Carly Smithson, the Irish import. We are all for the lovely lass from Ireland for winning. U2, leprechauns, Guinness… nothing bad ever comes out of Ireland except for the occasional potato famine.
Asia’h Epperson, who we will forever love for her for her first audition.
Joanne Borgella, the plus-sized model that we adore. I would love for her to win, but if you play the “American Idol” odds, it’s not very likely. However, her chances of winning an Oscar have increased tenfold since making it to the top 24.
And thanks, Fox, we both missed the Joanne announcement because the show ran long and our Tivos cut it off.
David Archuleta. Another adorable young ‘un. Modest, good skin and an a lovely pair of pipes. A definite candidate for the Top 4.
Ramiele Malubay. Great big singing voice in an itty bitty package. If she makes it far, there will probably be reference to her height on the signs audience members carry: “Good things come in small packages,” “Small Wonder”…
Amanda Overmyer, the Harley riding nurse I really do enjoy her song stylings, but I can’t see her lasting past salsa week.
Kristy Lee Cook, the cage fighter/horse trainer
Chikezie Eze. We don’t remember his audition but we love that name
Eh, we’re not on board yet:
Syesha Mercado, Too perky with no interesting backstory other than a few meager daddy issues.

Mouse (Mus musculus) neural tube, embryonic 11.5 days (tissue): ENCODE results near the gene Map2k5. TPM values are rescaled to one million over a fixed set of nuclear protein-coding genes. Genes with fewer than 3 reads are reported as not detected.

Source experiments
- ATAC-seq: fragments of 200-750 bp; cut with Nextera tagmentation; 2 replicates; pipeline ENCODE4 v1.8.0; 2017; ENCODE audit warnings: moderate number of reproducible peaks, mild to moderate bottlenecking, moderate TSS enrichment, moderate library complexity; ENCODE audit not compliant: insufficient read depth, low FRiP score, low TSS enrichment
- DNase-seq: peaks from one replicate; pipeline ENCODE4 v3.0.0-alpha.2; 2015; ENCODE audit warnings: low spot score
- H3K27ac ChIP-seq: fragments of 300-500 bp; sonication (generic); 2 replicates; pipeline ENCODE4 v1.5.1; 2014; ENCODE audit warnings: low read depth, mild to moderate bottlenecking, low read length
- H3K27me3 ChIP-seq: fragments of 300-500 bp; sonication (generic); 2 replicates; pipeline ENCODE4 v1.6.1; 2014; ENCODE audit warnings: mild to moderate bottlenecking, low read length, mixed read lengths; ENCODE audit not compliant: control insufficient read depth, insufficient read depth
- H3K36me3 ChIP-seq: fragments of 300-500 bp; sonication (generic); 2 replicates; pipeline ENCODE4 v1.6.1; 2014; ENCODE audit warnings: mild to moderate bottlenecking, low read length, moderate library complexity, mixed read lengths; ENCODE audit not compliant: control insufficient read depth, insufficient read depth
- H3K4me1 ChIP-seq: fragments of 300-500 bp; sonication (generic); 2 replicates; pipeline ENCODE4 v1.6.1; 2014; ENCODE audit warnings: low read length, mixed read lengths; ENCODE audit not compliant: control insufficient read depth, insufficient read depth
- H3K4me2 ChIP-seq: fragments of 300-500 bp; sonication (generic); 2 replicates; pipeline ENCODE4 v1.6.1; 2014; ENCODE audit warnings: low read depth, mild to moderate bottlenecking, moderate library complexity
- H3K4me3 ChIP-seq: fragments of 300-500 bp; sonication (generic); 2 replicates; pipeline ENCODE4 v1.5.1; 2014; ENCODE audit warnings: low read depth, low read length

David Hernandez (who Simon made clear was not his choice) Yes, he did well in the Hollywood round. But there are coffee tables out there with more personality.
Who are these people and where did they come from?!:
Kady Malloy Amy Davis, Alaina Whitaker, Jason Castro, Alexandrea Lushington, David Cook (interesting hair cut makes Erin like him)
Luke Menard Garrett Haley (This boy is a dead ringer for Leif Garrett. Not the recent mug-shot sporting version, but the ballad-singing pretty boy of the Me Generation.)
Jason Yeager Colton Berry. Blah. He’s like a Pinkberry serving with no toppings.
Surprise elimination (also, yay!):
Josiah Leming got a much needed dose of humility by getting the boot. Perhaps he’ll consider going back to school now. He’s now officially had more airtime than any other non-finalist in the history of the show.
Note from Erin: I am sad that Josiah didn’t make it. Not because I agreed with his diva antics at his last audition or because I feel he has a powerhouse voice, which he kind of doesn’t. But because now I am on friggin’ Joshiah Watch 2008 making sure his car isn’t parked outside my digs, which offers few parking opportunities as it is. Thanks, Simon. FYI, Josiah: I will happily tow your car if it means I don’t have to run six blocks to my apartment at 2:00 am. Nobody walks in L.A., kid.
And in the most painful moment of the night, when we get down to the final two boys Simon manages to make both of them feel horrible. It was down to Kyle Ensley, perhaps the nicest boy in the whole wide world, or Colton Berry. And the nod goes to Berry, but not before Simon lets the poor kid know he’s not happy about it, not one little bit. Which makes poor Kyle feel like crap because he’s empathetic and has feelings. Very nice, Simon.